• Slides on the X-axis are more difficult to precisely perform, but with practice, can be counteracted with the slightly raised spacers between each row which defines the upper and lower Y-axis boundary of each row’s notes.
  • Due to their design, pan head screws stick up from the steel top panel, and are not flush like the countersunk screws. You can take advantage of them as general references to columns, similar to fret markings on a guitar.
  • The LinnStrument (128)'s Touch Sensor Prescale value may need to be readjusted depending on how much force the touch sensors have against the upper layers.

Improvement Concepts:

  • Extended bamboo fabric (2 inches more in length) tensioned under the wooden sides, to increase vertical stretching.
  • Washers from McMaster in conjunction with the pan head screws to distribute more force above the top panel and keep the bamboo surface under tension more easily. This may also increase the Touch Sensor Prescale sensitivity range compared to the current hardware modifications.


Am I reading correctly that pre-selling 240+ units for the 200, they’d only have to cost $46 to break even?

(and $36 each for the 180 units he’d have to sell for the 128?)

I don’t know how many Linnstruments are out in the wild, but those numbers don’t sound unattainable.

Like, if he charged $110 for the 200 and $65 for the 128, he’d only have to pre-sell 100 of each, with 140 200s and 80 128s left in stock for more orders.

I think.

Math was never my strong suit.

Those numbers don’t include any room for profit. Add some arbitrary amount for each, to be worth their time.

The price quotes from General Silicones includes a new mold for either LinnStrument models. Once you have a mold, you can reuse it for further batches of silicone playing surfaces for that specific model.

Chris over on our local Speedbump thread wants to start a campaign for crowdfunding their playing surface, but $17,500 USD is a tall order for both molds and batches. Unlike my mod, theirs is far more popular. I wish them good luck on their ambitious campaign.

The silicone playing surfaces are durable and do not require frequent replacement. Only the earliest batches have leaking silicone oil or short-lasting non-stick coatings.

There are over 4,000 combined LinnStruments sold, but you can ask Roger for further details.

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Cool project … looks good too

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It is a small but significant step towards reaching my greatest potential on the LinnStrument. I no longer struggle with the interface working against me.

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I have a question about the darker mod. Are you able to get a more even pressure response between notes than the default overlay? I ask because one of the main things I don’t like about the LinnStrument is the drop in pressure sensitivity between notes, which makes for a very uneven pressure response while slowly sliding, or trying to hold a microtonal pitch. I was under the impression that this is mostly caused by the gaps between the notes.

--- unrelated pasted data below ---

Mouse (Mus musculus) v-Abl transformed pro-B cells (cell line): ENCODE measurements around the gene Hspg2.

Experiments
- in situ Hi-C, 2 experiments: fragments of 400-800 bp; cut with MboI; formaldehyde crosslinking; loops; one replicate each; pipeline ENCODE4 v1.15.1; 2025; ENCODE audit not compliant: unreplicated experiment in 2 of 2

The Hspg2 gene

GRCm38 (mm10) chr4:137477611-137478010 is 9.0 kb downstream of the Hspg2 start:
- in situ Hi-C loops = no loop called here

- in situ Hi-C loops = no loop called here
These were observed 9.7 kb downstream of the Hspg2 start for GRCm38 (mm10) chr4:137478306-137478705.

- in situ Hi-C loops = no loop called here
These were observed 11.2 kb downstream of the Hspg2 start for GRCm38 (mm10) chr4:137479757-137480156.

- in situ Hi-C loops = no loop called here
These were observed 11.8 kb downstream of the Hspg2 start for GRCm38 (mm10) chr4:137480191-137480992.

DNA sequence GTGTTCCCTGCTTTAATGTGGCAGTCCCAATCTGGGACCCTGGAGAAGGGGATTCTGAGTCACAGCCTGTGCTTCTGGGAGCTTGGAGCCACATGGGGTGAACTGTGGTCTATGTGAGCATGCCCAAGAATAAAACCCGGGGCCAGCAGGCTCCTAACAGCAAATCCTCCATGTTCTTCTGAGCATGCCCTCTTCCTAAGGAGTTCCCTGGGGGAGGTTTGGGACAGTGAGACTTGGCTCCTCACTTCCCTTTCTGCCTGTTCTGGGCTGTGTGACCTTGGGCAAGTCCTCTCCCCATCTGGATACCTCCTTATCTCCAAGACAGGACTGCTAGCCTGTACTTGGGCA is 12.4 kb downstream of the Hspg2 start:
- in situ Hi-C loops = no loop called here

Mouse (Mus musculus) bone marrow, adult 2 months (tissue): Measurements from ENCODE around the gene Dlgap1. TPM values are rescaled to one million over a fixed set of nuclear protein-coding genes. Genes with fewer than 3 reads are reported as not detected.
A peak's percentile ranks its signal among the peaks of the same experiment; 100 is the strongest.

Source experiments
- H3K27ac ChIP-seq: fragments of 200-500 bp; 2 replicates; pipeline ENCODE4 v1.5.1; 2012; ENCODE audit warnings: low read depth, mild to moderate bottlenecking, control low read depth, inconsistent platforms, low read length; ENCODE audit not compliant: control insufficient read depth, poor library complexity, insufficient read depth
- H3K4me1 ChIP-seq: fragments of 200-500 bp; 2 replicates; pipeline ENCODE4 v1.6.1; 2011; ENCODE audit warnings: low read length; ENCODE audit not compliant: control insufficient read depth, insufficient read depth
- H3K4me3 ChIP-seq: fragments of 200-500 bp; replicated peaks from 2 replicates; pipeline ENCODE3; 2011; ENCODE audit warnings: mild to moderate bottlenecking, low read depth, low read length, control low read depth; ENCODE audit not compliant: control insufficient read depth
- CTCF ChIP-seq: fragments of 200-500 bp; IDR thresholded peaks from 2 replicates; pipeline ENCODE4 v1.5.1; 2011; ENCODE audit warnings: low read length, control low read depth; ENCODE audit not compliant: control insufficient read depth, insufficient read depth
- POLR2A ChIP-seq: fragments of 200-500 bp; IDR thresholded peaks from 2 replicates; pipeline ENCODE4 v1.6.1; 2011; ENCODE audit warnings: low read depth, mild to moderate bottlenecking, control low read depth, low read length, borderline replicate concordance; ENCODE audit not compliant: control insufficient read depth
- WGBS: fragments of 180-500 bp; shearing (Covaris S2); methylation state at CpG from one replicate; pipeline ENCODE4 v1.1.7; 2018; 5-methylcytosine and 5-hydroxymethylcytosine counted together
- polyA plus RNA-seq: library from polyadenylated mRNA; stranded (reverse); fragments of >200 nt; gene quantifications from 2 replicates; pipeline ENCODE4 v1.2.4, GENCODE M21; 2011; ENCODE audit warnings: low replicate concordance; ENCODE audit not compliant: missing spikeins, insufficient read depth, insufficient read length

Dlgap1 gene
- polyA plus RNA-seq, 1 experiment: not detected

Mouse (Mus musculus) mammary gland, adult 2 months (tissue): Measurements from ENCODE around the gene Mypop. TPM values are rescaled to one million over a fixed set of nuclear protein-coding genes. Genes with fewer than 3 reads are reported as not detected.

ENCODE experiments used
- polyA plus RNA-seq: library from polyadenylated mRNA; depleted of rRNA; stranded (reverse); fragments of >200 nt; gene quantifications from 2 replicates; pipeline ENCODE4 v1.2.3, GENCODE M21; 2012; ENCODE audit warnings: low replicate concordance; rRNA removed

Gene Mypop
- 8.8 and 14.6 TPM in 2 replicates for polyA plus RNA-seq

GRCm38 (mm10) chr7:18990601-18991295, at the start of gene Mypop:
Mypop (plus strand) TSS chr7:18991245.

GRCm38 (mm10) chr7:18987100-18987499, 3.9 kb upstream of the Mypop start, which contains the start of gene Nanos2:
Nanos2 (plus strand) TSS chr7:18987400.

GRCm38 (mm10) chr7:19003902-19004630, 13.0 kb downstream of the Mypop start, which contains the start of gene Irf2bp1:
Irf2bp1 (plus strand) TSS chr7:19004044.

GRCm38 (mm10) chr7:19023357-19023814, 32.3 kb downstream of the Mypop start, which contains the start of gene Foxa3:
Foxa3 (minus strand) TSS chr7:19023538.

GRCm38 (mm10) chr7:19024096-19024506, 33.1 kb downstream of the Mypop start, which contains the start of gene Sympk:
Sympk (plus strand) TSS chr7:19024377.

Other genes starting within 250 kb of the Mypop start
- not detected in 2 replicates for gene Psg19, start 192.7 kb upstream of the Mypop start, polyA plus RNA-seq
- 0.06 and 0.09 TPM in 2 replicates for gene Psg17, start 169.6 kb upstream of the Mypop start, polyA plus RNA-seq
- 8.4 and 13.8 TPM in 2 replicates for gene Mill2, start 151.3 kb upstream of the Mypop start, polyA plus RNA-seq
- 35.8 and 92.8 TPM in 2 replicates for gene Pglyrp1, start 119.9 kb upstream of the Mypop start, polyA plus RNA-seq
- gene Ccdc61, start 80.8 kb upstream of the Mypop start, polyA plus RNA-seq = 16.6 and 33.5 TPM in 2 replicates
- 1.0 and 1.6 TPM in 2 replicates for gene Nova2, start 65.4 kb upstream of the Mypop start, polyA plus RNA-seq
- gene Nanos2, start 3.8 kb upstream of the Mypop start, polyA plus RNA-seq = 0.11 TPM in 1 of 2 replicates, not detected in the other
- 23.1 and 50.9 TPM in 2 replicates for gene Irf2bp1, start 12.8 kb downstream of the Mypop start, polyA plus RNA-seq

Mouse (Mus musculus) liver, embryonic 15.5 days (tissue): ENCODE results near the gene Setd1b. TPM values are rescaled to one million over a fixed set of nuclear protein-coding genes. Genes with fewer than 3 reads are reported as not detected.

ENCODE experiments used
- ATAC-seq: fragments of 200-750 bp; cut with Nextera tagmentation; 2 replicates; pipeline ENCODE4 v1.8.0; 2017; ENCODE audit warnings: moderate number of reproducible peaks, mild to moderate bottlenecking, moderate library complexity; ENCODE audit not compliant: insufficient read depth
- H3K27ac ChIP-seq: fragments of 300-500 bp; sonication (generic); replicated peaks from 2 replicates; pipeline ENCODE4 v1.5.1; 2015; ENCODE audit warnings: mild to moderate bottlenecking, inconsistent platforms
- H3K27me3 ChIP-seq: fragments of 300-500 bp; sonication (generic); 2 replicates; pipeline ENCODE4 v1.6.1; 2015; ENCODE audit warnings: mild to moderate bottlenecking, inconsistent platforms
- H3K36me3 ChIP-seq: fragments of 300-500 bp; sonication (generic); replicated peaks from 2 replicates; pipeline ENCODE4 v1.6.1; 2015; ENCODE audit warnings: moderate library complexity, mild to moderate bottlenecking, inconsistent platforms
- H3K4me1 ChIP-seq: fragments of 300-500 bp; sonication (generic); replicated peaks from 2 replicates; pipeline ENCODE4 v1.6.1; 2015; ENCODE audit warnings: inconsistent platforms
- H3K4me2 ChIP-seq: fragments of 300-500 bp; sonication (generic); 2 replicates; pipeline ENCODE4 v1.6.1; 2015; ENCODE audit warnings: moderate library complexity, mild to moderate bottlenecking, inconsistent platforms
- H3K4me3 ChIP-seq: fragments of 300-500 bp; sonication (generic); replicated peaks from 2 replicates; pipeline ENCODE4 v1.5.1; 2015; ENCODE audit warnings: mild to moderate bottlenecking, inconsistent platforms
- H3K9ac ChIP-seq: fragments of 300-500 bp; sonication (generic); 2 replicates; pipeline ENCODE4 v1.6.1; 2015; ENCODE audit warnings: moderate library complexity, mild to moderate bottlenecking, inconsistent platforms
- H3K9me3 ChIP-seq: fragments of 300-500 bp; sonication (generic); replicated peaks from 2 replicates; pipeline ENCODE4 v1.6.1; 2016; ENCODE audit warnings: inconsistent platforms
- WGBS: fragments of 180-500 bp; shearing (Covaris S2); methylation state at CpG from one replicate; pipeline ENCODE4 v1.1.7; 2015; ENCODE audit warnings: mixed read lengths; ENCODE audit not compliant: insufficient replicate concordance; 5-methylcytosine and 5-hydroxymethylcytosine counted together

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From a tactile, auditory, and visual perspective, I am highly convinced so, although I have not bothered to record any MIDI to truly do an A/B comparison, nor do I have any interest in going back to the gridded silicone playing surface just to verify or debunk my claims any further.

This mod was designed to supercede Lars’ modifications that focused on a flat, smooth playing surface. Other than the Dark Mod referenced above, I also wanted an effective solution against the various issues encountered in the Plastic Strip Mod thread too. Unlike me, Lars does record and test their findings with actual values. A major advantage with my Darker Mod is uninterrupted slides in any direction, so vertical and diagonal polyphonic slides have been very close to the forefront of development with my musical style.

Holding a microtonal pitch is a different issue entirely, and due to hardware limitations is difficult to achieve. Based on what Roger said during the August 2023 monthly Zoom meeting, the X-axis values between columns are interpolated via firmware to approximate it.

Thanks for the detailed response, that makes sense.

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Note that my touch sensor prescale value is higher because of the tensioned bamboo fabric, because I have to keep the steel top panel screwed in more tightly than usual. This results in less dynamic range in practice, but if you apply a lesser amount of tension, the dynamic range can be increased again by reducing the touch sensor prescale value, but ripples and waves may be more easily produced across the looser bamboo fabric playing surface as a result.

The Improvement Concepts listed at the end of the initial post highlight some areas where these tradeoffs can be further mitigated, but I have been largely focusing on developing my proficiency on the LinnStrument using my Darker Mod, not spending more funds just to experiment on it once again. I may revisit it a later time once I am more satisfied with my musical progress.